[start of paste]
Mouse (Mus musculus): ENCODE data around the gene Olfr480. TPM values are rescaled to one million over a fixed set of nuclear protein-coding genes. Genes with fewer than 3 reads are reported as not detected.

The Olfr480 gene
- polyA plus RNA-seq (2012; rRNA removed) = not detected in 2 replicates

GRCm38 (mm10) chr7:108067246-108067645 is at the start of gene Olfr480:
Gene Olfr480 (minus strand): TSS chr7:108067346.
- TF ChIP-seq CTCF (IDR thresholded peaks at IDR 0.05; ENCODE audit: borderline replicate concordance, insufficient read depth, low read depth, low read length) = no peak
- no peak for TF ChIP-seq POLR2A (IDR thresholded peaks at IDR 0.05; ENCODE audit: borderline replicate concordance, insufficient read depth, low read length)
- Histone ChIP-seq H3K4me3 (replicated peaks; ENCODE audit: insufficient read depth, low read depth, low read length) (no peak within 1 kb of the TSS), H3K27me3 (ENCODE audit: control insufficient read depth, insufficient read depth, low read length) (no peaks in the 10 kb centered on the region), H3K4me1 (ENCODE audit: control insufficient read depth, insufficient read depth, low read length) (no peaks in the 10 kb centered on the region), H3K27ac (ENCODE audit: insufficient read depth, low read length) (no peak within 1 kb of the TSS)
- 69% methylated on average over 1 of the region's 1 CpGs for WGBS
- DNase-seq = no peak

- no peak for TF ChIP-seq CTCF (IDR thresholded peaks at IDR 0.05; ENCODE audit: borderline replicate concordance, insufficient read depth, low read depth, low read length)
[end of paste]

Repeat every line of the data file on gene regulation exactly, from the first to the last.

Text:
Mouse (Mus musculus): ENCODE data around the gene Olfr480. TPM values are rescaled to one million over a fixed set of nuclear protein-coding genes. Genes with fewer than 3 reads are reported as not detected.

The Olfr480 gene
- polyA plus RNA-seq (2012; rRNA removed) = not detected in 2 replicates

GRCm38 (mm10) chr7:108067246-108067645 is at the start of gene Olfr480:
Gene Olfr480 (minus strand): TSS chr7:108067346.
- TF ChIP-seq CTCF (IDR thresholded peaks at IDR 0.05; ENCODE audit: borderline replicate concordance, insufficient read depth, low read depth, low read length) = no peak
- no peak for TF ChIP-seq POLR2A (IDR thresholded peaks at IDR 0.05; ENCODE audit: borderline replicate concordance, insufficient read depth, low read length)
- Histone ChIP-seq H3K4me3 (replicated peaks; ENCODE audit: insufficient read depth, low read depth, low read length) (no peak within 1 kb of the TSS), H3K27me3 (ENCODE audit: control insufficient read depth, insufficient read depth, low read length) (no peaks in the 10 kb centered on the region), H3K4me1 (ENCODE audit: control insufficient read depth, insufficient read depth, low read length) (no peaks in the 10 kb centered on the region), H3K27ac (ENCODE audit: insufficient read depth, low read length) (no peak within 1 kb of the TSS)
- 69% methylated on average over 1 of the region's 1 CpGs for WGBS
- DNase-seq = no peak

- no peak for TF ChIP-seq CTCF (IDR thresholded peaks at IDR 0.05; ENCODE audit: borderline replicate concordance, insufficient read depth, low read depth, low read length)